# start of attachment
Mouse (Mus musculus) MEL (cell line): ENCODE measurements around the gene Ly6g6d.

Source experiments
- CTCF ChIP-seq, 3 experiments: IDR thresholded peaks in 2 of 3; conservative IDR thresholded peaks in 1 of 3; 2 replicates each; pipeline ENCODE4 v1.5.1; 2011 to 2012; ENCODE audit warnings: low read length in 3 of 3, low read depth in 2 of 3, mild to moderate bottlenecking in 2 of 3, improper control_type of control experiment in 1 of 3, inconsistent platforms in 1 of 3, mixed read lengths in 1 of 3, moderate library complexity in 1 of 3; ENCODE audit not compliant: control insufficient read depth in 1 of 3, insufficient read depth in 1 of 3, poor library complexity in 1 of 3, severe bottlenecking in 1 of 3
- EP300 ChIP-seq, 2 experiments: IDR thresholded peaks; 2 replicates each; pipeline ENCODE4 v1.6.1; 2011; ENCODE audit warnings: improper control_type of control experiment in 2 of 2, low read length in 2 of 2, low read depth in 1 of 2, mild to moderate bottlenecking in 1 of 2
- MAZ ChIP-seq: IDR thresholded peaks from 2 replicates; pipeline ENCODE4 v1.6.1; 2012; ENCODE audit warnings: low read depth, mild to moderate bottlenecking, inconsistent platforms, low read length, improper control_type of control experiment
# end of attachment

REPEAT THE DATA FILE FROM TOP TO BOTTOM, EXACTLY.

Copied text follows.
Mouse (Mus musculus) MEL (cell line): ENCODE measurements around the gene Ly6g6d.

Source experiments
- CTCF ChIP-seq, 3 experiments: IDR thresholded peaks in 2 of 3; conservative IDR thresholded peaks in 1 of 3; 2 replicates each; pipeline ENCODE4 v1.5.1; 2011 to 2012; ENCODE audit warnings: low read length in 3 of 3, low read depth in 2 of 3, mild to moderate bottlenecking in 2 of 3, improper control_type of control experiment in 1 of 3, inconsistent platforms in 1 of 3, mixed read lengths in 1 of 3, moderate library complexity in 1 of 3; ENCODE audit not compliant: control insufficient read depth in 1 of 3, insufficient read depth in 1 of 3, poor library complexity in 1 of 3, severe bottlenecking in 1 of 3
- EP300 ChIP-seq, 2 experiments: IDR thresholded peaks; 2 replicates each; pipeline ENCODE4 v1.6.1; 2011; ENCODE audit warnings: improper control_type of control experiment in 2 of 2, low read length in 2 of 2, low read depth in 1 of 2, mild to moderate bottlenecking in 1 of 2
- MAZ ChIP-seq: IDR thresholded peaks from 2 replicates; pipeline ENCODE4 v1.6.1; 2012; ENCODE audit warnings: low read depth, mild to moderate bottlenecking, inconsistent platforms, low read length, improper control_type of control experiment